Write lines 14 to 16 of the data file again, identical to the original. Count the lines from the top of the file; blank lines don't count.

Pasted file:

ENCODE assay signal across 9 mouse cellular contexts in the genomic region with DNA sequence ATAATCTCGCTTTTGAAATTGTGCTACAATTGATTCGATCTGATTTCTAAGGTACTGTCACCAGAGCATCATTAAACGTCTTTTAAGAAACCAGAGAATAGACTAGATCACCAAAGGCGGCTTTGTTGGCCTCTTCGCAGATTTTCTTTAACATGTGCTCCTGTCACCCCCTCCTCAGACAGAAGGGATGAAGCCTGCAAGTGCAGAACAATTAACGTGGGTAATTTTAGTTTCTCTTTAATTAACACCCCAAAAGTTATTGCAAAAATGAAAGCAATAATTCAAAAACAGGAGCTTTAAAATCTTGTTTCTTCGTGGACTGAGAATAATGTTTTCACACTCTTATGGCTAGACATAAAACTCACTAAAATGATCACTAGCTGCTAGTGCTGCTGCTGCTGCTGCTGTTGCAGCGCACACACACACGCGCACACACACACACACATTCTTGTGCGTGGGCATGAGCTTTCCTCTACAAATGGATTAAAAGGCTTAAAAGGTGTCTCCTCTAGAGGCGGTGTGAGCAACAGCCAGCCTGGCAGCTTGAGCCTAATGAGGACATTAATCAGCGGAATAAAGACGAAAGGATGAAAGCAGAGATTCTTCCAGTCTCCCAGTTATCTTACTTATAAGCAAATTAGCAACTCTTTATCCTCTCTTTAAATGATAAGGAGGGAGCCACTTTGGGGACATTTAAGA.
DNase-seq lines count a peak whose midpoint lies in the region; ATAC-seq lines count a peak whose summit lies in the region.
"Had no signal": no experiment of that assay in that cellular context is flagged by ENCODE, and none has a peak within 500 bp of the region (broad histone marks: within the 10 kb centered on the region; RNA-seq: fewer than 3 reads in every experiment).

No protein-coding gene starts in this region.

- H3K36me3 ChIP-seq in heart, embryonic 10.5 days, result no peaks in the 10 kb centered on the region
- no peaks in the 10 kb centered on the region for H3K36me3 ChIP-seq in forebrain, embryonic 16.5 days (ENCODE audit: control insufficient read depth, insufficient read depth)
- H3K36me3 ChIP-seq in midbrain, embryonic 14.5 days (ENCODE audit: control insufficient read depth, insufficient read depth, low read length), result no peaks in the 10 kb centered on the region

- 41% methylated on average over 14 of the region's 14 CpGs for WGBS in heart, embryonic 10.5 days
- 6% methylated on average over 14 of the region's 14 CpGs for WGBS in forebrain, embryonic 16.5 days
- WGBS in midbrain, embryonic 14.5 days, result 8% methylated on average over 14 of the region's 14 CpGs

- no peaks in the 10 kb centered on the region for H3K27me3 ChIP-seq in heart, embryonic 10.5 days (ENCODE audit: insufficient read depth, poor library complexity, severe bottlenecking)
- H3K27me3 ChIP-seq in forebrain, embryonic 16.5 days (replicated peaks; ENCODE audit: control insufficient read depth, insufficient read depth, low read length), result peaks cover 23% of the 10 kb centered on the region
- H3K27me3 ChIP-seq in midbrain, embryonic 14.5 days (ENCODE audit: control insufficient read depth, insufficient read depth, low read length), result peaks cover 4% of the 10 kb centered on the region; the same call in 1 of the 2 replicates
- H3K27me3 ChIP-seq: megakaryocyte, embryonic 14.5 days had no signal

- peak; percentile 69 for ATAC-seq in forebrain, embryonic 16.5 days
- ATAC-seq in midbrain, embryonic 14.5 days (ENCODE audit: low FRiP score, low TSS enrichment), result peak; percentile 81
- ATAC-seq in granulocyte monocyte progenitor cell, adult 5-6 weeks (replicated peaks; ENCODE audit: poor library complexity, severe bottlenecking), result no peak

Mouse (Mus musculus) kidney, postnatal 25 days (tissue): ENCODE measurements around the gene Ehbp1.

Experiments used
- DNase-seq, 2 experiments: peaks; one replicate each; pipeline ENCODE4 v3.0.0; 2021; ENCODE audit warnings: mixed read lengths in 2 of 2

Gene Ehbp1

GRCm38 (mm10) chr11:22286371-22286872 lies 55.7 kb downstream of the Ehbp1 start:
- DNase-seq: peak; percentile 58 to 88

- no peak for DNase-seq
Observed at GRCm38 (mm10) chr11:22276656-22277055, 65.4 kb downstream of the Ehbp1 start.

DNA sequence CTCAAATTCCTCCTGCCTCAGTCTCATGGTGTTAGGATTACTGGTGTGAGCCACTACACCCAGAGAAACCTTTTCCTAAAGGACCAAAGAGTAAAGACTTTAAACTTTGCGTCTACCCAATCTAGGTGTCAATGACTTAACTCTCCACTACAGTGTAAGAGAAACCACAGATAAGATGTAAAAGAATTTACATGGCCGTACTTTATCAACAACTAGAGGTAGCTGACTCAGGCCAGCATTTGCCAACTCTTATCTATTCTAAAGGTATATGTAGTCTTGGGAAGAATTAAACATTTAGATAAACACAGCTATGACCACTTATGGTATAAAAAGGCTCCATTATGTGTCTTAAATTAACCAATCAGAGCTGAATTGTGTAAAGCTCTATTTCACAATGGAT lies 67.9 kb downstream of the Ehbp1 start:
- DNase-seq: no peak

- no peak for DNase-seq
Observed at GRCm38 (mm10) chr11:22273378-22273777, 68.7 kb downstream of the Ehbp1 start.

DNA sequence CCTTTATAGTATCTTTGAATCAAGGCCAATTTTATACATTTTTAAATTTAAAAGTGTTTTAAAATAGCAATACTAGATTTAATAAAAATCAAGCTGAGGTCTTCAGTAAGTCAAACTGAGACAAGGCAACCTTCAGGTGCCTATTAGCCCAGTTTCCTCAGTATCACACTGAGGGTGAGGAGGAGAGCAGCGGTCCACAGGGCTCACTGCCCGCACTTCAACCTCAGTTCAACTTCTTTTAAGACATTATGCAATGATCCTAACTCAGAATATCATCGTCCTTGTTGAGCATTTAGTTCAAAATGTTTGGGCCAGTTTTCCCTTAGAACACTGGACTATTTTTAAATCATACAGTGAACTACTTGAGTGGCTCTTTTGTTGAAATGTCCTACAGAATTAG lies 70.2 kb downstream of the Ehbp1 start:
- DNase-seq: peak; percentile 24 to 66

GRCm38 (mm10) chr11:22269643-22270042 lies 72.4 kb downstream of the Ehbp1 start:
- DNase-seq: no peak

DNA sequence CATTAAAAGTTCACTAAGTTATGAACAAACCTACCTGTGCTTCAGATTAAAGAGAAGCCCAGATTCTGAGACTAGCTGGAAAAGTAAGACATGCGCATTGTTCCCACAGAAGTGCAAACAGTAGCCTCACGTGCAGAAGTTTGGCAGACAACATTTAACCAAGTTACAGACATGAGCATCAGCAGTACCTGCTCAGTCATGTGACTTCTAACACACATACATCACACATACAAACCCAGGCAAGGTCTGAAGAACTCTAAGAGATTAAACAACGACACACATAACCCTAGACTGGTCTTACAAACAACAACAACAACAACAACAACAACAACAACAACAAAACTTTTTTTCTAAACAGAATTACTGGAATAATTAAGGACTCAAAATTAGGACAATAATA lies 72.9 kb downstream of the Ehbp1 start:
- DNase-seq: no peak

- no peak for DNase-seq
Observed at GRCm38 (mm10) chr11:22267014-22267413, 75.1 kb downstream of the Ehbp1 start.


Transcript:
- H3K27me3 ChIP-seq: megakaryocyte, embryonic 14.5 days had no signal

- peak; percentile 69 for ATAC-seq in forebrain, embryonic 16.5 days
- ATAC-seq in midbrain, embryonic 14.5 days (ENCODE audit: low FRiP score, low TSS enrichment), result peak; percentile 81